President Donald Trump Sunday intensified his attacks on Robert Mueller's Russia investigation as biased against him, but stopped just short of targeting the special counsel -- whose ouster lawmakers warned would cross a "massive red line."
In a morning flurry on Twitter, Trump insisted that Mueller's team of investigators is staffed with "hardened" Democrats biased against him.
"Does anyone think this is fair? And yet, there is NO COLLUSION!" Trump wrote. The night before, he had tweeted, "The Mueller probe should never have been started."
The salvo was the latest in a growing confrontation over Mueller's investigation, which is probing whether Trump's campaign colluded with Russian attempts to sway the 2016 election in his favor, but also whether the president sought to obstruct justice.
It prompted warnings from several lawmakers including from Trump's own Republican party to not fire Mueller, which led by evening to a denial from a White House lawyer that the president was contemplating such a move.
Trump also took aim at former FBI deputy director Andrew McCabe, who was sacked on Friday two days before his retirement, and former FBI director James Comey, who was fired by Trump last year over the Russia probe. McCabe had an early role in the Russia inquiry and has knowledge of Trump and Comey's interactions.
McCabe's lawyer, Michael Bromwich, offered a scathing response to the attacks on his client, saying on Twitter, "We will not be responding to each childish, defamatory, disgusting & false tweet by the President... But the tweets confirm that he has corrupted the entire process that led to Mr. McCabe's termination and has rendered it illegitimate."
- A 'violation' -
It remains unclear when Mueller will conclude his investigation, but as it moves steadily closer to the president, his inner circle and his business interests, he has lashed out ever more sharply.
Trump had warned last July that if Mueller broadened his inquiry to include the finances of the Trump Organization, it would be a "violation."
But Mueller's team has now subpoenaed Russia-related documents from the president's business, the New York Times reported Thursday.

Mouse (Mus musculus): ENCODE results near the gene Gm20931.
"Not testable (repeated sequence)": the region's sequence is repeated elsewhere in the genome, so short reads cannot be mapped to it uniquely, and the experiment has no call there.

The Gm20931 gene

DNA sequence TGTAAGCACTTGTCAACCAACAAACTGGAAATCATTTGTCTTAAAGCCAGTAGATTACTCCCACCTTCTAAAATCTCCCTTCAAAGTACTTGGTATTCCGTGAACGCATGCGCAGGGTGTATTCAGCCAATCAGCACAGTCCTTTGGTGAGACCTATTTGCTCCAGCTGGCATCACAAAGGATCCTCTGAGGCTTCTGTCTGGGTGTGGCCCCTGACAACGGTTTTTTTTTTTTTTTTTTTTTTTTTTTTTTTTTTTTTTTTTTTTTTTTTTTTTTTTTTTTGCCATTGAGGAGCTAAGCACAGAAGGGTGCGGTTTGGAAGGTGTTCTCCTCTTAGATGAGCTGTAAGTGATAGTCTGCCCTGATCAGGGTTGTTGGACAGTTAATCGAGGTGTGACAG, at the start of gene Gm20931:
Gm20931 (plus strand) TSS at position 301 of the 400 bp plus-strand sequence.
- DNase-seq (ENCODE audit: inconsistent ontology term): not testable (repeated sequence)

Until now, the president has steered clear of directly attacking Mueller, the former FBI director who took over the Russia probe after Comey's firing May 9, 2017.
But he has taken aim at the special counsel's large team of lawyers, who were selected for their experience in financial fraud, money laundering, corruption, bribery and organized crime.
"Why does the Mueller team have 13 hardened Democrats, some big Crooked Hillary supporters, and Zero Republicans? Another Dem recently added," Trump said.
Republican allies of the president have seized upon the fact that some of Mueller's team -- seven out of 17 lawyers, according to The Washington Post -- previously donated money to Democratic political candidates.
The conservative website Daily Caller reported last month that 13 of the team were registered Democrats.
But Mueller defenders say he, and more broadly the FBI, have safeguards in place to avoid letting any investigation be tainted by politics.
Mueller, who is widely respected in both political camps, was appointed FBI chief by the Republican president George W. Bush, and kept on under the Democrat Barack Obama.
- Pointed warnings -
Lawmakers, including heavyweights from Trump's own Republican Party, issued pointed warnings Sunday that any attempt by the president to oust Mueller as special counsel would have grave consequences.
"Special Counsel Mueller has served our country with honesty and integrity," Republican Senator John McCain said on Twitter, insisting it is "critical he be allowed to complete a thorough investigation into Russia's interference in the 2016 election - unimpeded."
The Republican senator and frequent Trump critic Jeff Flake likewise warned on CNN that ousting Mueller was seen as "a massive red line that can't be crossed."
Representative Adam Schiff, the top Democrat on the House Intelligence Committee, told ABC that firing Mueller "would undoubtedly result in a constitutional crisis."
On Sunday evening, White House lawyer Ty Cobb denied that Trump is considering firing Mueller.
"In response to media speculation and related questions being posed to the Administration, the White House yet again confirms that the President is not considering or discussing the firing of the Special Counsel, Robert Mueller," he said.